10.23.2008

UNFATHOMABLY RICH

With two kids, there's a lot of laundry to do around here. Thankfully for me, Amy does about 99 percent of it. So when our dryer finally pooped out, I knew it was in my self-interest to get it replaced ASAP. We decided to swap out our washer, too; in hindsight, both could've been replaced long ago, under the school of thought that you can reduce your environmental impact and financial costs by upgrading to a more energy-efficient model, and get your old pair in the hands of someone who could use it more than you could. But these were the last two appliances in our house that we had not bought ourselves, so I didn't really have them on a schedule from a replacement standpoint.

And so we were stuck scrambling to find a washer and dryer that could be delivered reasonably quick. I went online, of course, found the cheapest energy-saving models I could, and rung them up. Only there was a glitch in the website that prevented me from completing the transaction and necessitating a 800 call. The woman on the other line told me their site was having difficulties, located my items, informed me the washer was available at the location nearest my house, and connected me to that site. From there, I was able to order the washer and find a suitable replacement choice for the dryer that was actually on site. Later this morning, we'll get a call to schedule a delivery for later today.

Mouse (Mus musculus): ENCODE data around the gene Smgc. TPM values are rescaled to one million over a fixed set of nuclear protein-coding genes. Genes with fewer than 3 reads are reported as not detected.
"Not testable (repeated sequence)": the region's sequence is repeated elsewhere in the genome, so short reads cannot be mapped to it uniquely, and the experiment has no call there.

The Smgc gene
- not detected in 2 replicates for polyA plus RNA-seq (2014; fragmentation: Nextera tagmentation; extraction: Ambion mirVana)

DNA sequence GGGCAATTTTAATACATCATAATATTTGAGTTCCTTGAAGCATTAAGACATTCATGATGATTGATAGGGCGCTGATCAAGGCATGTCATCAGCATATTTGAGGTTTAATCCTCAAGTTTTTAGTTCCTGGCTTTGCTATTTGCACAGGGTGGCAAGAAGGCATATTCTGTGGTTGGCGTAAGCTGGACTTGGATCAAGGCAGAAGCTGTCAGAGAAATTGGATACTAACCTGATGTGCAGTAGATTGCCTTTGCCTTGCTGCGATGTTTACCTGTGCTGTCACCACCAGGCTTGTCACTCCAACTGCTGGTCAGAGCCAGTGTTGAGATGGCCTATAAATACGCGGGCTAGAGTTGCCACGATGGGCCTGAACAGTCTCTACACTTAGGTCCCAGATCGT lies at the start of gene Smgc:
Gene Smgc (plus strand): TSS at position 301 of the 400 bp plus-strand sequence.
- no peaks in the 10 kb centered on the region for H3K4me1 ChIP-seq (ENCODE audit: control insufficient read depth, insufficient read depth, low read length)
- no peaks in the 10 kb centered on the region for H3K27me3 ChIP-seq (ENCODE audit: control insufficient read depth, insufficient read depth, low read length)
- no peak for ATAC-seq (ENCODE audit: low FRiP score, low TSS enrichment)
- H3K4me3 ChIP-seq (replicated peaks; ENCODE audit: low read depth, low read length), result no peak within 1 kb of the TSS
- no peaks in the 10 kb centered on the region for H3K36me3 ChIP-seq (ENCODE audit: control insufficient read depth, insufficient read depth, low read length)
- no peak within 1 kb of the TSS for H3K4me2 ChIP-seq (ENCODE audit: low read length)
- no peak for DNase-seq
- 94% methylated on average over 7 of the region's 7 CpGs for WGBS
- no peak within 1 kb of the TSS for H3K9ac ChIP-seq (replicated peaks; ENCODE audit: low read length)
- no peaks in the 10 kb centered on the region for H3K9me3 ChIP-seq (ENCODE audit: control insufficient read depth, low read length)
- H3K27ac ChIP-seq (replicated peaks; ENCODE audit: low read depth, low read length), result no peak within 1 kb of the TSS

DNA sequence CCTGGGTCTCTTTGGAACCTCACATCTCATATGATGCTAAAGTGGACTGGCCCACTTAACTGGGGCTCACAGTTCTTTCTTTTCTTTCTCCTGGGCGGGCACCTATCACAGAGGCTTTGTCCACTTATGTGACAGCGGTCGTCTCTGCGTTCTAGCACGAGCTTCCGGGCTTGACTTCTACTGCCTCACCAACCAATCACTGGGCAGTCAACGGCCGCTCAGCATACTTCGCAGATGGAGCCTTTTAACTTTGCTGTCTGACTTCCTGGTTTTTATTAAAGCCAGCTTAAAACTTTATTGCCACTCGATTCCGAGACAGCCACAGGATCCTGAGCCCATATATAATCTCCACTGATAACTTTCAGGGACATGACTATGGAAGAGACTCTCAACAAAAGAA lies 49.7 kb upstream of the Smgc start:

Why do I bore you with this mundane transaction? I don't want to forget how unfathomably rich we are in America. Think about all of the luxuries that went into this quick purchase process:

* I have a washer and dryer inside my house.

* I have enough money to afford buying a replacement when they break down.

* I have a fast Internet connection.

* I pulled up product and price information on countless choices from a handful of stores.

* When I wasn't able to complete the transaction online, I picked up a phone, got a dial tone immediately, and placed a free call.

* The operator was aware of her company's Internet problems and had total access to her company's products, prices, and availabilities.

* The local representative was also aware of the products, prices, and availabilities at his particular location.

* The cashier that rung me up was able to complete the transaction over the phone.

* I paid with a credit card.

* I will have enough money at the end of the month to pay that credit card.

That's ten bullets above, if you're counting. I would venture to say that for each of them, somewhere between 70 and 99 percent of the world does not have that luxury. Which makes me unfathomably rich, and hopefully never ungrateful.
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